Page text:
“Guy” has some courtroom drama but nowhere near enough in a chapter that gets the balance a little off, making for a weak instalment.
This recap of The Twelve season 1, episode 6, “Guy”, contains spoilers. You can check out our thoughts on the previous episode by clicking these words.
Check out our spoiler-free season review.
The selling point of The Twelve is its balancing of a facts-first murder-mystery with various character-driven personal subplots, and thus far, that balance has been just right. But here in The Twelve episode 6, “Guy”, things tip a little too much to one side, pulling the action away from the courtroom, leading to little progression and the least engaging instalment yet.
In the obligatory flashback, we see Stefaan and Britt setting up the titular Guy. In the present day, we also see Mike exhibit the classic patterns of the abuser, while Carl and Juliette continue to beef, Yuri and Bjorn try to buy off the wife of their dead illegal construction worker, Arnold continues to have very little bearing on matters, and Frie holds out hope that Stefaan will be revealed as having probable cause for murdering Britt.
Given the episode’s title, though, it’s only right that we hear from Guy, the cattle farmer who was pegged as the main suspect for ages, though seemingly has no evidence of his alibi. Curiously, he seems particularly suspicious in regards to Britt’s vandalized student room, which from the opening we know he wasn’t responsible for. But the idea that he’s any kind of legitimate suspect is never really felt here in The Twelve episode 6. The key development is that the father of Britt’s unborn child was her professor, not Stefaan, which gives Frie the probable cause for murder she was hoping for.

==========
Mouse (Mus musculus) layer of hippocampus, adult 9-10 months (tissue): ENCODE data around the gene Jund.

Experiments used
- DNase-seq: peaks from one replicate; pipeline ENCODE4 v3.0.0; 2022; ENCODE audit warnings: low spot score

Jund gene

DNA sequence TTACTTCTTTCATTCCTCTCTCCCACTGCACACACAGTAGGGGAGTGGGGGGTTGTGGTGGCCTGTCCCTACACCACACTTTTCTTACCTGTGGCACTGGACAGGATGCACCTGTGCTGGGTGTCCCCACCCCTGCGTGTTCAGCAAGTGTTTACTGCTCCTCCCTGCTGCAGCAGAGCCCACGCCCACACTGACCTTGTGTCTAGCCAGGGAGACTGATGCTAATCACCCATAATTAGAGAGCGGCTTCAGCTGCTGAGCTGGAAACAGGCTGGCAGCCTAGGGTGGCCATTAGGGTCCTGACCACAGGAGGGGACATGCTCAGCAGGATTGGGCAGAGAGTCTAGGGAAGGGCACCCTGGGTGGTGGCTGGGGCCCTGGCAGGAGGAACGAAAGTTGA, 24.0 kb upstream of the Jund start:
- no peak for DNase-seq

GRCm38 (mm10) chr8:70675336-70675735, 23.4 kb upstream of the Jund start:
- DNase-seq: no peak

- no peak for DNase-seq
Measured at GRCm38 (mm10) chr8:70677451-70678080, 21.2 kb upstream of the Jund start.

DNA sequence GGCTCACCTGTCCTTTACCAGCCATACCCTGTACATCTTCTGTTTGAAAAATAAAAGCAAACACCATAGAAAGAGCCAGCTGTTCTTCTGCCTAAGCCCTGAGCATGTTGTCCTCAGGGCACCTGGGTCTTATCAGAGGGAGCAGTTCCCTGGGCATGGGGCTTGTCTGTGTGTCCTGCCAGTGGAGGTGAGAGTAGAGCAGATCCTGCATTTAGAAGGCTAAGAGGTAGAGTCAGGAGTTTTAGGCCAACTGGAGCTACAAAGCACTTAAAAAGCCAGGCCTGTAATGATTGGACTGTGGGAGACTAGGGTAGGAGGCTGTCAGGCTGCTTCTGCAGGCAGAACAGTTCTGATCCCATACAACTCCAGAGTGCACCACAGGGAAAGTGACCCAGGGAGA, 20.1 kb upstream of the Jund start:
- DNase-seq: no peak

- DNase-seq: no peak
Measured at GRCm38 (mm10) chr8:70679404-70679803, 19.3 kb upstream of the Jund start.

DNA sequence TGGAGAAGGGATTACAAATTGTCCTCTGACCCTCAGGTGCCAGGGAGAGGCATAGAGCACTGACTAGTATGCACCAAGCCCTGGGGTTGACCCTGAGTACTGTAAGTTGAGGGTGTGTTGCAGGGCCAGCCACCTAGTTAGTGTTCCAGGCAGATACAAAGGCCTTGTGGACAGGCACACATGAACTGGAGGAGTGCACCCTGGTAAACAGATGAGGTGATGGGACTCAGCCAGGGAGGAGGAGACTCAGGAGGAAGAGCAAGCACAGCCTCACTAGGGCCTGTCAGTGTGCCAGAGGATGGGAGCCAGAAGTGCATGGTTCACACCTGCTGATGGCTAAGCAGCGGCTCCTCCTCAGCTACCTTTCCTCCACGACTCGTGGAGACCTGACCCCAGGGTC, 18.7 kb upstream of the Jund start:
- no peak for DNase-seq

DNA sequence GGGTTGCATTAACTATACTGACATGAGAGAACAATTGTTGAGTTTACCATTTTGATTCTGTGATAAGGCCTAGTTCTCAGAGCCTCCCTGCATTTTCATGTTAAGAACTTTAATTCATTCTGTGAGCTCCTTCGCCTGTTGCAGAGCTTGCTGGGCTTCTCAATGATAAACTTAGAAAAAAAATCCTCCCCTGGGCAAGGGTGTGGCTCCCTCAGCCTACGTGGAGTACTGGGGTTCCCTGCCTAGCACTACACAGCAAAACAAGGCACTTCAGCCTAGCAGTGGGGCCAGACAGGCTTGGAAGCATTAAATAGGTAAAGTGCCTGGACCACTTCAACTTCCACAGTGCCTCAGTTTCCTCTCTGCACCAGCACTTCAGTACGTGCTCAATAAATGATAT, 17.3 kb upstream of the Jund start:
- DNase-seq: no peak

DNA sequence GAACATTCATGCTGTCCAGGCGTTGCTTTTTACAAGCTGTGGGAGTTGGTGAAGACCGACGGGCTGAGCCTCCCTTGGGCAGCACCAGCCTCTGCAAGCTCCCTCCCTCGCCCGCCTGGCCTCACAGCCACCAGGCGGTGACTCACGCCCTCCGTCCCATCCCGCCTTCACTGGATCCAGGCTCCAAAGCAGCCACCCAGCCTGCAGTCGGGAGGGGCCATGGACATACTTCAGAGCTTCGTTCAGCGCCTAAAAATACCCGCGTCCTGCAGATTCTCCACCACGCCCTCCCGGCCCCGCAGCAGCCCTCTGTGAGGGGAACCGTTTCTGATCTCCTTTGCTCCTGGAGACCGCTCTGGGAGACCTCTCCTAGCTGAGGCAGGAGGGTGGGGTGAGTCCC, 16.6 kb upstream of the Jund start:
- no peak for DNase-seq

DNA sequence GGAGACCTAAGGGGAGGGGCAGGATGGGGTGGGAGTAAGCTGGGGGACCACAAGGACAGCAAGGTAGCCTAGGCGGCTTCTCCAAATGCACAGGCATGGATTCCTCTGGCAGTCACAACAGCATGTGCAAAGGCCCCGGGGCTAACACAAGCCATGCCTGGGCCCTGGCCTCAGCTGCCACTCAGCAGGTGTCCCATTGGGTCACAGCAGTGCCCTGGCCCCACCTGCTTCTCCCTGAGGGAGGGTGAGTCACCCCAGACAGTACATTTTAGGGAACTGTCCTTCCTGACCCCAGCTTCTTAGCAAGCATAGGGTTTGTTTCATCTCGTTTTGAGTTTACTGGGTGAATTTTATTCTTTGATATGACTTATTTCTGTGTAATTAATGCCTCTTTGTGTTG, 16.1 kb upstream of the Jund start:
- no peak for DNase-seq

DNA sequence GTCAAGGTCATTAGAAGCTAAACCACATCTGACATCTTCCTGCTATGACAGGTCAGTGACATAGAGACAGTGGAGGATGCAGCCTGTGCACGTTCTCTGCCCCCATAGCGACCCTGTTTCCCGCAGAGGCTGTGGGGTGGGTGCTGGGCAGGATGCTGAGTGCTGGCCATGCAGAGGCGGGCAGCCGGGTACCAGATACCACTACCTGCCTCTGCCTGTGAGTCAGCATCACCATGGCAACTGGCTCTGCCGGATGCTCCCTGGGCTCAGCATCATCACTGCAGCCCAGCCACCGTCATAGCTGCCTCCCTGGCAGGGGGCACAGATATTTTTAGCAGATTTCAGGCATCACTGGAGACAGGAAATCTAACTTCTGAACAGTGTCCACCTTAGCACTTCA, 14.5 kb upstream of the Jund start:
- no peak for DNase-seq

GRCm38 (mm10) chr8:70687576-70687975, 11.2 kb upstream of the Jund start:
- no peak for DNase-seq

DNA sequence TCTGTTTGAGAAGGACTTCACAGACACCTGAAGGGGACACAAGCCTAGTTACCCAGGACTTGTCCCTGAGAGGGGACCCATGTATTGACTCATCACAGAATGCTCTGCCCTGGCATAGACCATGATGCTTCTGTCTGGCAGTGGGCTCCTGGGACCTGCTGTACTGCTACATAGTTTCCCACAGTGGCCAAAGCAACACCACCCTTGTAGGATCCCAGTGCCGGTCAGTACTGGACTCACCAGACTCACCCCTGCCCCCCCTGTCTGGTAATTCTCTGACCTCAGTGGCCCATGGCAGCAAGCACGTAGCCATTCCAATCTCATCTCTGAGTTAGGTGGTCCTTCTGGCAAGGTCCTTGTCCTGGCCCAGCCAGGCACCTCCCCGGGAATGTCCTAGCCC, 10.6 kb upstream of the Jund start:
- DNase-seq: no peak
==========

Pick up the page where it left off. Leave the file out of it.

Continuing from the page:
It’s difficult to care about much else in The Twelve season 1, episode 6. There’s a lot of time devoted to Arnold that feels like it isn’t really going anywhere other than perhaps to emphasize the effect of mounting stress, but it feels superfluous in the grand scheme of things. The other jurors continue to deliberate and enjoy some further development, but for now, this focus feels misplaced. I know the temptation must be there to stay well away from the courtroom after the big revelation to keep the audience on tenterhooks, but the supporting drama here isn’t uniform in its quality or, I think, its importance.
While The Twelve episode 6 deploys its last-minute reveal to stop attention from wavering, I can’t help but be reminded again how much better served this show might have been with a couple fewer episodes.
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